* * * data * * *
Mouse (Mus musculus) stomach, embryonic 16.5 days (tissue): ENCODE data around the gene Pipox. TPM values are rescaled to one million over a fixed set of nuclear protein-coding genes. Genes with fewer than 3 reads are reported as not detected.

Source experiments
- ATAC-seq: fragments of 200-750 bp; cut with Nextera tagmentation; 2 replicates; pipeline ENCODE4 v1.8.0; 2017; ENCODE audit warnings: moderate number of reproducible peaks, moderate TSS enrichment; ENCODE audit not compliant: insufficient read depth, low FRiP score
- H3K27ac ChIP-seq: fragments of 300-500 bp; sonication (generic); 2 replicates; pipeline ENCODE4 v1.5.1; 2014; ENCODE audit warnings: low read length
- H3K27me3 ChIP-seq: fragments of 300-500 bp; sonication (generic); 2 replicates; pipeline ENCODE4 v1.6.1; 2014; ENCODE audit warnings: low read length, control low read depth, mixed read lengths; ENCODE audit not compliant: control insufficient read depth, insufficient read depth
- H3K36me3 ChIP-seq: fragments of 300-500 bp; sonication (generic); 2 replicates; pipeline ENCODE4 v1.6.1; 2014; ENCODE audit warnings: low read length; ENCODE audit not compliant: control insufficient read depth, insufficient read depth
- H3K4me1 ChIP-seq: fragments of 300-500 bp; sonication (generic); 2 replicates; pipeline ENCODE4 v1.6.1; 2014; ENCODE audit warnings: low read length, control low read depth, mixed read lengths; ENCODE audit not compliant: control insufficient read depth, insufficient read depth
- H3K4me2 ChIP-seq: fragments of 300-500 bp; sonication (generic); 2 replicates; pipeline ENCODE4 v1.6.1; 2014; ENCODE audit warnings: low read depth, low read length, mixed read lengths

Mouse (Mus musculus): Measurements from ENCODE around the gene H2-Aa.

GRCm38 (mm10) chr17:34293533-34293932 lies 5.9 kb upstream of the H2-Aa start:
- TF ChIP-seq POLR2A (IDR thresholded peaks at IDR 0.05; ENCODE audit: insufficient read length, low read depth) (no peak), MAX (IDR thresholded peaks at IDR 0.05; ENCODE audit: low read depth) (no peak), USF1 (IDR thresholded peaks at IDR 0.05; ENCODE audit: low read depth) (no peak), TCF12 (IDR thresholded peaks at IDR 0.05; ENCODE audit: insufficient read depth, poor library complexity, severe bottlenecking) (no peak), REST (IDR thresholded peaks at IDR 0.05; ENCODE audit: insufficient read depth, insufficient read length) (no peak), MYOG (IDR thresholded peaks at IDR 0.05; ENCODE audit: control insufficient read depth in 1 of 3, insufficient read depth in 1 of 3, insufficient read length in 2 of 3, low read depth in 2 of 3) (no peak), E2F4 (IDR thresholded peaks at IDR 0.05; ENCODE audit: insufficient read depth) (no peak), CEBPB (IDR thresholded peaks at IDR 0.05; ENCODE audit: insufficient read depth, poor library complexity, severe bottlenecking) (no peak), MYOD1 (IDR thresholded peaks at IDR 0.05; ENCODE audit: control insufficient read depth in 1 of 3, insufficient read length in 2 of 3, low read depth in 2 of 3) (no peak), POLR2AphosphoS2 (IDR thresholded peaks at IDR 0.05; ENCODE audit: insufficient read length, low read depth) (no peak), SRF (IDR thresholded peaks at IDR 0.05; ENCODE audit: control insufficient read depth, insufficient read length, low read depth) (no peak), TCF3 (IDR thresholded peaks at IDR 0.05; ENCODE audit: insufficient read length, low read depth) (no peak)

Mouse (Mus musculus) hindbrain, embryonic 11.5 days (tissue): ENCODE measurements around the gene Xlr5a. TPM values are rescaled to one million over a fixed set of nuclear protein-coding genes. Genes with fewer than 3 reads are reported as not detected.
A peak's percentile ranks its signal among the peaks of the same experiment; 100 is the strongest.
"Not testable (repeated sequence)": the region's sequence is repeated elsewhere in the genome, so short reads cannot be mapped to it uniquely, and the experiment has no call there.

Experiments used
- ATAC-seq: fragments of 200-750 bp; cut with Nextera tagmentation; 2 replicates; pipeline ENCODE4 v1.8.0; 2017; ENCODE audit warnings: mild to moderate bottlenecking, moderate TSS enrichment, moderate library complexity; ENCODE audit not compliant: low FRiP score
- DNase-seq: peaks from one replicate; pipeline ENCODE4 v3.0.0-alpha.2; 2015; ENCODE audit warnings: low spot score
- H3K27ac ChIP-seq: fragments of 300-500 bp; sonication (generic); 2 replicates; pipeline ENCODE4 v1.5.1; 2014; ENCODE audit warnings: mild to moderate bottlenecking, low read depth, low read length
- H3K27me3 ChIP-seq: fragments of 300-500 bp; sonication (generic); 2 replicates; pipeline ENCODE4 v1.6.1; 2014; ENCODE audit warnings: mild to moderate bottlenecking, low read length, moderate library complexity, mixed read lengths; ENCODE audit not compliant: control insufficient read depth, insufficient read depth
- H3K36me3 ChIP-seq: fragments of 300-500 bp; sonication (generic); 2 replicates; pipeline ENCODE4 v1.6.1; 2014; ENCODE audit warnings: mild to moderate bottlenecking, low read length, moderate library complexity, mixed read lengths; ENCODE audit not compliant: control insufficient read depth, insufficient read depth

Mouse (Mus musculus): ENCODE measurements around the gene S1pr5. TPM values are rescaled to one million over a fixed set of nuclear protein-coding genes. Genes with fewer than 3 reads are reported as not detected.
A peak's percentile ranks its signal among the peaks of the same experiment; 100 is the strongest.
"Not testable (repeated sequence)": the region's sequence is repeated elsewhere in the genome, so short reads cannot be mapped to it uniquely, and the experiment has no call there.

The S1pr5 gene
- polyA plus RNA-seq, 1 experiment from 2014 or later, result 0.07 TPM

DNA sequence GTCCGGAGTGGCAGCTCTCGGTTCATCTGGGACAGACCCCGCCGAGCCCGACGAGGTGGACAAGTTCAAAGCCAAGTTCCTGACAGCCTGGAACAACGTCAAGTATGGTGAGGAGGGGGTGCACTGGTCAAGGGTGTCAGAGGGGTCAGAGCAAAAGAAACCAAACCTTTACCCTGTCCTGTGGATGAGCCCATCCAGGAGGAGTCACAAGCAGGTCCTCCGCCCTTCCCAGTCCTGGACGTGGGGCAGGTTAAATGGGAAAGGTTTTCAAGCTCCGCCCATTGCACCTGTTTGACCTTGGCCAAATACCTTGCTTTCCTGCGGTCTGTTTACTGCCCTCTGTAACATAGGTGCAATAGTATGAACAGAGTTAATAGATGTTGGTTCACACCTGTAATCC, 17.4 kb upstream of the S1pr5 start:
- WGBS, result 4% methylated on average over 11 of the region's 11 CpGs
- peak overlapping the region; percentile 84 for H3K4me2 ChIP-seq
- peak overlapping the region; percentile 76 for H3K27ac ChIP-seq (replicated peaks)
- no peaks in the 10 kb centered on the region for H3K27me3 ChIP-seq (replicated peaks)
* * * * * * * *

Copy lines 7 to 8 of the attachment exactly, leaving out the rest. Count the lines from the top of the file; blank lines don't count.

- H3K4me1 ChIP-seq: fragments of 300-500 bp; sonication (generic); 2 replicates; pipeline ENCODE4 v1.6.1; 2014; ENCODE audit warnings: low read length, control low read depth, mixed read lengths; ENCODE audit not compliant: control insufficient read depth, insufficient read depth
- H3K4me2 ChIP-seq: fragments of 300-500 bp; sonication (generic); 2 replicates; pipeline ENCODE4 v1.6.1; 2014; ENCODE audit warnings: low read depth, low read length, mixed read lengths